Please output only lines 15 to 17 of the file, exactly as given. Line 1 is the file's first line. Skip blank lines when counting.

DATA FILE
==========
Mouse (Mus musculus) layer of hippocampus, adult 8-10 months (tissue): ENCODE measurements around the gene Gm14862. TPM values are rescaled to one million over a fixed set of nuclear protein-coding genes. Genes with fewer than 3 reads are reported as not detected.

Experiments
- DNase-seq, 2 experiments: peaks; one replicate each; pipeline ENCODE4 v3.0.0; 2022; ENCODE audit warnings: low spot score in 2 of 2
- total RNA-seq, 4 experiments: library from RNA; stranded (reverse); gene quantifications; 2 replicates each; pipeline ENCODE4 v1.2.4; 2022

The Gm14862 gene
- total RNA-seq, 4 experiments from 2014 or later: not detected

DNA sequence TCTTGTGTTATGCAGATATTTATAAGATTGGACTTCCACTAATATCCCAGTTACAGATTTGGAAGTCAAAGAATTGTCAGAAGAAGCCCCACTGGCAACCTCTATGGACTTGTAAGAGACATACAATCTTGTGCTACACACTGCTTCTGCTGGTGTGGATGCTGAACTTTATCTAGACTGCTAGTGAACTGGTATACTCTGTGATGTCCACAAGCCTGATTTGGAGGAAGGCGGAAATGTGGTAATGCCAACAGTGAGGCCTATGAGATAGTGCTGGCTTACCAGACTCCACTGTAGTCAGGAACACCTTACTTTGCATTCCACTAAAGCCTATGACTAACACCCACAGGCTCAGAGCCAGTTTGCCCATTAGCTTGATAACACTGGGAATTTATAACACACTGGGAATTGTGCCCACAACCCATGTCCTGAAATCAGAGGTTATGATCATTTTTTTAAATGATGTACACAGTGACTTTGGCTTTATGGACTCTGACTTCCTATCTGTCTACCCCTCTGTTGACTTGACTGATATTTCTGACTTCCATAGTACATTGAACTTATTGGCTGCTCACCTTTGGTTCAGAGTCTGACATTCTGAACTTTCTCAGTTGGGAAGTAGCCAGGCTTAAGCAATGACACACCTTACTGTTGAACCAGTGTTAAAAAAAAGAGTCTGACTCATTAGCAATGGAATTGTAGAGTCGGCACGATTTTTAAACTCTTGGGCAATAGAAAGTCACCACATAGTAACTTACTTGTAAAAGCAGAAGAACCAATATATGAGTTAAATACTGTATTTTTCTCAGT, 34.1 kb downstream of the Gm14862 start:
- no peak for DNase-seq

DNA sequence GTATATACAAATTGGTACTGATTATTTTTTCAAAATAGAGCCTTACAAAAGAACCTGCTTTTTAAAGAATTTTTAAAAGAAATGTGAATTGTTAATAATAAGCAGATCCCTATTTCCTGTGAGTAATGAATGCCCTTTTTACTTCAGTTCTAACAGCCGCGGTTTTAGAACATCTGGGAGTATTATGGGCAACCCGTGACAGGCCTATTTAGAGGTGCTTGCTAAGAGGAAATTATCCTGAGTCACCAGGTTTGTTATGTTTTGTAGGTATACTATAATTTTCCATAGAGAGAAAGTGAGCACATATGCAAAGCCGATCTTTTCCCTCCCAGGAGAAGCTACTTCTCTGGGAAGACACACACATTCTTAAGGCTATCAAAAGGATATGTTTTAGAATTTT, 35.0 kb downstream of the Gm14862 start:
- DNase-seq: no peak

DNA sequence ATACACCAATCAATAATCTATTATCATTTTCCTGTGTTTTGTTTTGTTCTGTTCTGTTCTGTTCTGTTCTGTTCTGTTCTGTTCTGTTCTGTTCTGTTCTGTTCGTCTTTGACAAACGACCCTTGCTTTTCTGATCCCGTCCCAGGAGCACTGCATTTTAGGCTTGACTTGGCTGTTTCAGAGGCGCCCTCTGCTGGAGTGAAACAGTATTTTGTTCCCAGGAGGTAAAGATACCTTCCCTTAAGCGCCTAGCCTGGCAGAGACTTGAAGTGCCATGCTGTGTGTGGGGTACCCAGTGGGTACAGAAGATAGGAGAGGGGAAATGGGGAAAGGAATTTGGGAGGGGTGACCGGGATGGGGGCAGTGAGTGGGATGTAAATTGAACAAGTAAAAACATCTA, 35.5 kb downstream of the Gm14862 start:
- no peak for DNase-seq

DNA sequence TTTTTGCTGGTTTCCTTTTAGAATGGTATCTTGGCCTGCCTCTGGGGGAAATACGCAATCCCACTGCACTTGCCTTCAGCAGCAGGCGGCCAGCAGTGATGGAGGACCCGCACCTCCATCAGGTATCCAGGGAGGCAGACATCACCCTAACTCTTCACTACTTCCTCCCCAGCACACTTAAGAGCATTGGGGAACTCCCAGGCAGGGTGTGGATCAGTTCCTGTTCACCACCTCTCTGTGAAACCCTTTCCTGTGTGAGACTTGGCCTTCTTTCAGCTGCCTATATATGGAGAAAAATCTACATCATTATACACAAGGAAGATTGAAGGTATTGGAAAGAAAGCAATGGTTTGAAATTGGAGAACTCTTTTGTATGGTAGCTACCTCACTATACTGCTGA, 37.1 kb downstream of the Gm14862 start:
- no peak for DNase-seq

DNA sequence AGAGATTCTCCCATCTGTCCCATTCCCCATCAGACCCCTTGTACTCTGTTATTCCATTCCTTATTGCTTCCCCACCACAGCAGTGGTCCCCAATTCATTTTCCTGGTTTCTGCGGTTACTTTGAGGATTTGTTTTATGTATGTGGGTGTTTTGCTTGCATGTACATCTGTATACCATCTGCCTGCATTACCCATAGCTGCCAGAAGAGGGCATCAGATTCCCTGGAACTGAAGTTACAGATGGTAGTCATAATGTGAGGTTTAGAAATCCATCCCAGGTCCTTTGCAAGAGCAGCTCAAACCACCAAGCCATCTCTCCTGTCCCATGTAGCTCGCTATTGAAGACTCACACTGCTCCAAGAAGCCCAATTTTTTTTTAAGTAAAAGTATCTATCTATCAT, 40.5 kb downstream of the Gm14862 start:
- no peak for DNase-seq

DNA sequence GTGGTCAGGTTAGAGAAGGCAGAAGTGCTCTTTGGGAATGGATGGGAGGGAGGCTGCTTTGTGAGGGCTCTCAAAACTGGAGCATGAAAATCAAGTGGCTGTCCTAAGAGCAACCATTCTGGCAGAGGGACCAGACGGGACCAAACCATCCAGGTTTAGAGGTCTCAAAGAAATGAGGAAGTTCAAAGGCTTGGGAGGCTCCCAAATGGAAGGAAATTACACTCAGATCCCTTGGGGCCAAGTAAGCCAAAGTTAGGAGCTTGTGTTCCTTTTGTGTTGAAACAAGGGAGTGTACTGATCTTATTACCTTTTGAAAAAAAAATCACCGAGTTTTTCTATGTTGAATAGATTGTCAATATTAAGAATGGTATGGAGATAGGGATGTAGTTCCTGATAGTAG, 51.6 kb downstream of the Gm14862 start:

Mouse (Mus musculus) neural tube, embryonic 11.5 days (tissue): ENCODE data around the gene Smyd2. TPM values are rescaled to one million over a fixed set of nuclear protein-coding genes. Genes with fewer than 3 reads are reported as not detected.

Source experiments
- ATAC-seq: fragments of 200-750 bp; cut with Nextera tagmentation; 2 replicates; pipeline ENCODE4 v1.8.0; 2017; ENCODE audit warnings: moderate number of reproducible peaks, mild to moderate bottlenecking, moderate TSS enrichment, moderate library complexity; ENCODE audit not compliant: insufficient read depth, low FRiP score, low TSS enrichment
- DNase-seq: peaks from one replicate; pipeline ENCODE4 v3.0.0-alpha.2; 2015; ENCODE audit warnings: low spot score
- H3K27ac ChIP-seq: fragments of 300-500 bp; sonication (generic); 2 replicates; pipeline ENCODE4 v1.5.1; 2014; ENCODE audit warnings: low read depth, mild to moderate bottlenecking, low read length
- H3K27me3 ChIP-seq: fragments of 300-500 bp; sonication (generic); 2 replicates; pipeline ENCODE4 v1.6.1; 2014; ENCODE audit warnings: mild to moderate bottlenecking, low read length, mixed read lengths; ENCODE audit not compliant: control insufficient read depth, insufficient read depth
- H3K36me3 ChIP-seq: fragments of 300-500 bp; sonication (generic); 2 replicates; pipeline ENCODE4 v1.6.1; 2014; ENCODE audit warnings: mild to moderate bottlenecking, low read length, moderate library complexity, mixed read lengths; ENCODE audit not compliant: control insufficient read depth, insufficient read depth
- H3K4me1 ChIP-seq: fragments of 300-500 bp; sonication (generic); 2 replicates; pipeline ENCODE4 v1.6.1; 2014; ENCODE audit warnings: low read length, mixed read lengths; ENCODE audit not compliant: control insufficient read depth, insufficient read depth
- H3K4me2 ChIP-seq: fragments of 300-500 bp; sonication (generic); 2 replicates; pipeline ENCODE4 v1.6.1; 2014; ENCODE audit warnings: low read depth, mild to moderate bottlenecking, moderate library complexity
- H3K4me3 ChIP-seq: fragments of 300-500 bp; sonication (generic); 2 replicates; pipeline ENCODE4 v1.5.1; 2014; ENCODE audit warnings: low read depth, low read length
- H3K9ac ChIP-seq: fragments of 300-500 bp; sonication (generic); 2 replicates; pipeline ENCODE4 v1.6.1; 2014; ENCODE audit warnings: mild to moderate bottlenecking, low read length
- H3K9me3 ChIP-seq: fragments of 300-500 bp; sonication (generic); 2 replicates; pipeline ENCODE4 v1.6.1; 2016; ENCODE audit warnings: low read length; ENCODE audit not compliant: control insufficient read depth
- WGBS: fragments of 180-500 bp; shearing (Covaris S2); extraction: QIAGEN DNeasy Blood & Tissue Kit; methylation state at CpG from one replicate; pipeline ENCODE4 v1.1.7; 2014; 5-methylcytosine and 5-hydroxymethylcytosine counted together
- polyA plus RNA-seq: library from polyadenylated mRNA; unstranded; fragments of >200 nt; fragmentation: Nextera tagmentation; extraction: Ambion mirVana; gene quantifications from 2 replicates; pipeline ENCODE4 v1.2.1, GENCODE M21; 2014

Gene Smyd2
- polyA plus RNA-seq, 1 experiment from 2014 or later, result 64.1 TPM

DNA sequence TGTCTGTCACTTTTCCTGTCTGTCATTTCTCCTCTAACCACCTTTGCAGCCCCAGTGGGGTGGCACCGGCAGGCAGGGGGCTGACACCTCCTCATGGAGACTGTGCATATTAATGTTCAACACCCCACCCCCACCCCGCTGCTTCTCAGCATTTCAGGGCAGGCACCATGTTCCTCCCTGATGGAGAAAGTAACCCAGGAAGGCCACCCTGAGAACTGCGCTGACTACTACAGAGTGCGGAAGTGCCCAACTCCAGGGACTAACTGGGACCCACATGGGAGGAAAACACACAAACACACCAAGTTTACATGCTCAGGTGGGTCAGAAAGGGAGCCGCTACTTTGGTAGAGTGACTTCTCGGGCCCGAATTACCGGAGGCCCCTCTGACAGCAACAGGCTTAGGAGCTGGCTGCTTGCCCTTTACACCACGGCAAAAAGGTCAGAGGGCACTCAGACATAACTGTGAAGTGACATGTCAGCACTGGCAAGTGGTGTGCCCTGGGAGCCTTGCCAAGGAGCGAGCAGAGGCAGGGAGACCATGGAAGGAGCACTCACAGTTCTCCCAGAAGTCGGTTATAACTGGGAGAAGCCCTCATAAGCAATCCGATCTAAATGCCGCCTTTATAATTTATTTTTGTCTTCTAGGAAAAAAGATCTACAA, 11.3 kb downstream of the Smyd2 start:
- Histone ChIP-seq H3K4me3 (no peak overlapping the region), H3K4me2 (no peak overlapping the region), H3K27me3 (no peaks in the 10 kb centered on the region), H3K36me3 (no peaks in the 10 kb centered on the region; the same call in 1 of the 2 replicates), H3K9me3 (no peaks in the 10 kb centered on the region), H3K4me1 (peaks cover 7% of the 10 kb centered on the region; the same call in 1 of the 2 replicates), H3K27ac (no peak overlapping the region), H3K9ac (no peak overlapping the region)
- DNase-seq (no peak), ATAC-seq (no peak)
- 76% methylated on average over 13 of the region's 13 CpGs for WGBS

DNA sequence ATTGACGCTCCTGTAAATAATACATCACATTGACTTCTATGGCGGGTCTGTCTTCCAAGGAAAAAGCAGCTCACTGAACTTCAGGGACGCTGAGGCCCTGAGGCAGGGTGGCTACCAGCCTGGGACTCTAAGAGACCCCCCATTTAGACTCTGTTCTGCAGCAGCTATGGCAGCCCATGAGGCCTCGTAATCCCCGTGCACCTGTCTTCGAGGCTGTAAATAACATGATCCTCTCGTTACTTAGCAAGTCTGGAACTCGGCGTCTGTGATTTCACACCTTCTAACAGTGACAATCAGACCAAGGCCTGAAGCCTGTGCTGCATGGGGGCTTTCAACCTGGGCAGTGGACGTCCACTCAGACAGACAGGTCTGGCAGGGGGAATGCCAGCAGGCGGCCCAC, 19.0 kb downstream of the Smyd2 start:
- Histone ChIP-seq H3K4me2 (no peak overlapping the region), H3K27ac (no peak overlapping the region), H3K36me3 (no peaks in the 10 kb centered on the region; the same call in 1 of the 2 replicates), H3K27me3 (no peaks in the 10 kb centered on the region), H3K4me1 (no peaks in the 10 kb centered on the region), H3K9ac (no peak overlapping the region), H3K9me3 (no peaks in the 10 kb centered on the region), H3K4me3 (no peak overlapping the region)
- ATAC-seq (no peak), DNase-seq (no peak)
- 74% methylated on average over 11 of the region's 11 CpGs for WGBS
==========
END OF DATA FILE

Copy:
DNA sequence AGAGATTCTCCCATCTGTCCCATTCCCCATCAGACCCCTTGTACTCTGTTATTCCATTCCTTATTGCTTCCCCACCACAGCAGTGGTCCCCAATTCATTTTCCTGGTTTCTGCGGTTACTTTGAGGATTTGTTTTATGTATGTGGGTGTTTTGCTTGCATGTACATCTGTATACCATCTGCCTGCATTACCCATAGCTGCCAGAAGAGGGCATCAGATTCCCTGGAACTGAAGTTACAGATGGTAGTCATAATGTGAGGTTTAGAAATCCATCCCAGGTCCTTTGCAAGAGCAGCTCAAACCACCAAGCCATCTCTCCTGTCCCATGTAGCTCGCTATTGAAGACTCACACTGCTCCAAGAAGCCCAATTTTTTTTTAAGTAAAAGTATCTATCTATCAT, 40.5 kb downstream of the Gm14862 start:
- no peak for DNase-seq

DNA sequence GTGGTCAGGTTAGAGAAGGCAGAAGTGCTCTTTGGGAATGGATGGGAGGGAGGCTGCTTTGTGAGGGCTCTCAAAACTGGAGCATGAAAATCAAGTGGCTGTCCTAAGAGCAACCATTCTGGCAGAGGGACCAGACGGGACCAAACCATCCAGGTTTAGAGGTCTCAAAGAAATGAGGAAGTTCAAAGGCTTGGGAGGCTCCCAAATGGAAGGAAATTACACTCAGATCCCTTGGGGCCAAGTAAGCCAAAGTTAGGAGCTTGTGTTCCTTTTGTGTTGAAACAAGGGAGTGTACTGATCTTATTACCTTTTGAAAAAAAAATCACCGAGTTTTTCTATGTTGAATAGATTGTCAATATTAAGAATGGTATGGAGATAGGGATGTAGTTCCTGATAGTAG, 51.6 kb downstream of the Gm14862 start: